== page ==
The Karma Valley Stage at the 2022 Stendhal Festival.
A sea of tents, camper vans and cars sit juxtaposed on the hills between Limavady and Drumsurn. Over the hill you can just make out the slow spin of a Ferris wheel.
Inquisitive cows poke their heads over fences as vehicles wind past, navigating the tight corners of Ballymully Cottage Farm to the designated car park among those hills.
Line after line of parked cars span the hillside like the starting grid at Silverstone, as families, couples and groups of friends open the boot to unload the necessary cargo.
This is Stendhal.
Fully flexed and ready to rock after two Covid-hit years of logistical gymnastics, the festival is back, unabridged and unencumbered.
Inside, a purple circus tent draws the eye next to the sparkling fun fair. The Stevie Martin Stage is already bouncing as Trú's set bursts into life.
To its left, a tropical-looking sign with 'Bar' on it stands out against the threatening grey clouds that swirl overhead.
Through the trees, the NI Opera holds court on the Karma Valley Stage, their light piano tones perfect for the tender heads of those on their third day at the festival.
Their rendition of 'Somewhere Over the Rainbow' is almost a dare to the dull sky above the chairs and picnic blankets dotted up and down the sweeping hill in front of the stage.
Around the site, stripped logs are placed as seats around the grass, matted by three days of excited, happy footfall.
Coming down the pathway on the hill is a tall man with long hair and a beard, sporting a round pair of sunglasses, a trilby hat and an orange hi-vis jacket.
He is walking hand-in-hand with two blonde women, each balancing a crown of flowers on their heads and dressed in brilliant technicolour.
They settle for a spot close to the perimeter fence next to the stage and are gradually joined by the rest of their group.
“This is the third time for me; there's my da over there with his hands in the sky, so it's going well,” says the man, whose name is Cormac.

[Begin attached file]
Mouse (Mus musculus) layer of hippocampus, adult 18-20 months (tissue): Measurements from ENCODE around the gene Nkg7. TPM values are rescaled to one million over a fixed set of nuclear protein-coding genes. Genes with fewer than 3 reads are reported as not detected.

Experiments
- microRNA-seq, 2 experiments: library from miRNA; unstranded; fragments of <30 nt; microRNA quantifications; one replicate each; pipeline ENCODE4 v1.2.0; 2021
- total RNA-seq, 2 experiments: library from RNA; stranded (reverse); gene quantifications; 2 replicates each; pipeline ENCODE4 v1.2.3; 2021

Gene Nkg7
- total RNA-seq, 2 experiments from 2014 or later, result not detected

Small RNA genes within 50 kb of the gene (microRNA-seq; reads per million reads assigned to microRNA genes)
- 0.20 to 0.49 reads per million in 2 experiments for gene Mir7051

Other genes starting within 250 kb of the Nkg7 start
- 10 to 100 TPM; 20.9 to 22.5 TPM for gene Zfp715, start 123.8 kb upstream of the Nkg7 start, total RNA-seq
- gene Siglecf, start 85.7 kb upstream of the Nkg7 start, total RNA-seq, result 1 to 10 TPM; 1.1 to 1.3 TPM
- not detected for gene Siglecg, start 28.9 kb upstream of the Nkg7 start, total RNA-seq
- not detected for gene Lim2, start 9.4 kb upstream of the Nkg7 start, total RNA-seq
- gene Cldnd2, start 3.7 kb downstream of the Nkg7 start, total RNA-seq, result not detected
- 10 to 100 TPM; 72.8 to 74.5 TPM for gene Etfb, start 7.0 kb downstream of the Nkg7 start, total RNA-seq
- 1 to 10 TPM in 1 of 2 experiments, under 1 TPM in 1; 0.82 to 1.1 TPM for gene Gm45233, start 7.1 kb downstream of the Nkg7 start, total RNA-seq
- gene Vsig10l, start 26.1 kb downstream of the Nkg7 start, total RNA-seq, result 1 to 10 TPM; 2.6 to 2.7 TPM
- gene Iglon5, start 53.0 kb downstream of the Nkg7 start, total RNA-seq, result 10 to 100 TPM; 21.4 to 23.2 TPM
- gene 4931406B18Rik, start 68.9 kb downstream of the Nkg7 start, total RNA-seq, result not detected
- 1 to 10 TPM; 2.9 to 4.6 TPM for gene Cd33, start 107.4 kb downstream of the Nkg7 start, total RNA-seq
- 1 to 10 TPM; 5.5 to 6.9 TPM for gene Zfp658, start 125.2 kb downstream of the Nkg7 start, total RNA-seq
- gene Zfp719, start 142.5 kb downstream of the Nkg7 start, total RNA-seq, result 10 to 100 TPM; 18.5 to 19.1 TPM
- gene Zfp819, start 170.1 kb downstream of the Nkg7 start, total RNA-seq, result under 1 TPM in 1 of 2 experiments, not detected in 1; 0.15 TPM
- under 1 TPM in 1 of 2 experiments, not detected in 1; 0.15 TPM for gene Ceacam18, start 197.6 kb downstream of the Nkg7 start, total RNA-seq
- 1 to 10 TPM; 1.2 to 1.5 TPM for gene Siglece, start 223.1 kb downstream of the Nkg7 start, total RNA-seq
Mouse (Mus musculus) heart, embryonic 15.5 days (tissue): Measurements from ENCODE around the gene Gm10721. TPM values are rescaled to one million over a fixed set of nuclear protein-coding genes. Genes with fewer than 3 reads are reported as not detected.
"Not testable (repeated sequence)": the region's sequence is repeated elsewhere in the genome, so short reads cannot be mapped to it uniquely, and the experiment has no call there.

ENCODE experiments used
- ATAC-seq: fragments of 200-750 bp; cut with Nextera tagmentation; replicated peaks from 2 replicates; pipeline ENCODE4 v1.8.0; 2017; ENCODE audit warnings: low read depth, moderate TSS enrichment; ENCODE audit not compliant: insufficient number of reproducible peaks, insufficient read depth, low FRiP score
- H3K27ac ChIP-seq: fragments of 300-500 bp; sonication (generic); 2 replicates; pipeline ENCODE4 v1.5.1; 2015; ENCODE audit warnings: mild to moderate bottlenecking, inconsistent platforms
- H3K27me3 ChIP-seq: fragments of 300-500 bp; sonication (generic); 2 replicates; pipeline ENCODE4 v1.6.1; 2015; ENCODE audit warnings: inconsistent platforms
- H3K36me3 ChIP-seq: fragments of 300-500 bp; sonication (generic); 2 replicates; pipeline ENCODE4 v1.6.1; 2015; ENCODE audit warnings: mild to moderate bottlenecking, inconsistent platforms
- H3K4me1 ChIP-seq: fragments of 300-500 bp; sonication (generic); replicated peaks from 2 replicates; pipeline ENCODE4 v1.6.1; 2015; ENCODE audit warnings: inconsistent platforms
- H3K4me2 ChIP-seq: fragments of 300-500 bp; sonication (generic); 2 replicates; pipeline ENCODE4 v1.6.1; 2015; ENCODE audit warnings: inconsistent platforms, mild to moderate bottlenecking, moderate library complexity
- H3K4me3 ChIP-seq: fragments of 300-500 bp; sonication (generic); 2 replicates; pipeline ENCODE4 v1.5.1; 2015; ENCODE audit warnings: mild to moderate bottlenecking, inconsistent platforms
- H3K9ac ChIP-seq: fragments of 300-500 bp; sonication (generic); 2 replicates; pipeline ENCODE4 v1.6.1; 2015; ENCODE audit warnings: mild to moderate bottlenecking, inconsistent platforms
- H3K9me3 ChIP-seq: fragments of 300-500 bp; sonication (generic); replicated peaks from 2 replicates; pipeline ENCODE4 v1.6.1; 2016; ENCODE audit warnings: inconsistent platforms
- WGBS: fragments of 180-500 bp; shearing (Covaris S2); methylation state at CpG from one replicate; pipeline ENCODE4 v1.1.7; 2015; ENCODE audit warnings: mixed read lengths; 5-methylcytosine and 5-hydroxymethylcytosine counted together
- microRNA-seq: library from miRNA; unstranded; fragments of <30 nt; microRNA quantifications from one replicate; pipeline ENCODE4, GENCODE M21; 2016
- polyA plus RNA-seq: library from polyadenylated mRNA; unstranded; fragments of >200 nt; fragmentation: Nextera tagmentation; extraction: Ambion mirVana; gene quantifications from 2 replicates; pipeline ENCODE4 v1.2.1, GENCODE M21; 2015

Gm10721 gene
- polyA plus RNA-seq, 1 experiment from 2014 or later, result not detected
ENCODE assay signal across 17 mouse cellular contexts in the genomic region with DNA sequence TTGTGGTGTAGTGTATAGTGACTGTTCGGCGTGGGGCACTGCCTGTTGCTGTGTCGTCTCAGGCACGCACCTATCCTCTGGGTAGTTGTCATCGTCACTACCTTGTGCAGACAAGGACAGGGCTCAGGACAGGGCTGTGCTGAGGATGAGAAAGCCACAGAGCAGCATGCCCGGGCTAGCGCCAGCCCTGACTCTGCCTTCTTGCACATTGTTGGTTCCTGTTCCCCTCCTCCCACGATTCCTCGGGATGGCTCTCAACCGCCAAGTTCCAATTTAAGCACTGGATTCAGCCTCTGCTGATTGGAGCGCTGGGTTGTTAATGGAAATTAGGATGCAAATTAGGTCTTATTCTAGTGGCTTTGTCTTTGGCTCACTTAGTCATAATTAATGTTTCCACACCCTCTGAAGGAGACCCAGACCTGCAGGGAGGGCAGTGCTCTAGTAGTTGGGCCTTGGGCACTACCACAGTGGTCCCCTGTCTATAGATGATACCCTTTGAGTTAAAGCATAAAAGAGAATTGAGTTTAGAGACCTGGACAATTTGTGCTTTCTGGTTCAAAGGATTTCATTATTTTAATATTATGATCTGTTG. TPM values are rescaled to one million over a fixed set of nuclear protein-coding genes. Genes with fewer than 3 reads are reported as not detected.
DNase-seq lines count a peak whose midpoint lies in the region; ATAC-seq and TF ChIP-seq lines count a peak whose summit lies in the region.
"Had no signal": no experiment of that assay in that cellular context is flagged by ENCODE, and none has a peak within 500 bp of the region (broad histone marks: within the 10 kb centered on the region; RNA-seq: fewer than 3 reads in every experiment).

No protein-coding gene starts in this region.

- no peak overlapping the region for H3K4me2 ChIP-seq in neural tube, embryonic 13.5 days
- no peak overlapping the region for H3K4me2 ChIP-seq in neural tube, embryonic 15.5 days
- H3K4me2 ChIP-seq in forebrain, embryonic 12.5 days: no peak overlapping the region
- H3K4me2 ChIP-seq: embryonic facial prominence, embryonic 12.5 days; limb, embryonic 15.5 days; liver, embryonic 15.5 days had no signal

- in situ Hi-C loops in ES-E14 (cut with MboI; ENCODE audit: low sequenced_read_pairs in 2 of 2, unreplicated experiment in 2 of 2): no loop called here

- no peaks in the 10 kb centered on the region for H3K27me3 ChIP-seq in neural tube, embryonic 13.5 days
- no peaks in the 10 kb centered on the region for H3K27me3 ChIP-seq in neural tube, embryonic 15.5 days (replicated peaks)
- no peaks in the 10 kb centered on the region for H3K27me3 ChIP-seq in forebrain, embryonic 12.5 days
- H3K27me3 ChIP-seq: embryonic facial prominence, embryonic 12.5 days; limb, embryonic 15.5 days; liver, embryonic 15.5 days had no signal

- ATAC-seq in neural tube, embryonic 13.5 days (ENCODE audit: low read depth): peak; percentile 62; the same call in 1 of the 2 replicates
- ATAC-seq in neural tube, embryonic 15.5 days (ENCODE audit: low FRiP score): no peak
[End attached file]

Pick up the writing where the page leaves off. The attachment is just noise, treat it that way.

“We've been here since Thursday, ready to go. I got out of work as quickly as I could and the craic has been good.
“I had a wee go on the carousel ride there, and that kept me going.”
They wish it could be Stendhal every day. A group of festival goers living their best lives.
“The spinning really helped actually, and a wee gravy chip will sort out anything,” adds Ana, perched beside Cormac against the metal fence.
The group say they had no one in particular in mind when booking to see the festival, but mention Sister Sledge as one to look out for.
“They play all the disco hits,” says Lena, originally from Switzerland and coming to the festival via Killyman, County Tyrone.
Cormac leans back, grinning. A man in his element.
“This is my perfect type of normality here. I wish this was every day, lying up in a field somewhere,” he said.
His friend Thomas tells him the word 'normality' hasn't been in his vocabulary since he was born, and with that I leave them to enjoy their day.
About half an hour later, the group are spread out in front of the stage throwing a tennis ball around and cheering every catch. Living their best lives.
Terri and Mary from Derry enjoying the early stages of Saturday's line up at Stendhal Festival.
Veteran socialist Eamonn McCann makes his way through the crowd, stopping for occasional photographs with admirers as the sun begins to break through its clouded blockade.
Parents are negotiating the growing crowd with mini-trailers in tow, carrying children and all their accompaniments.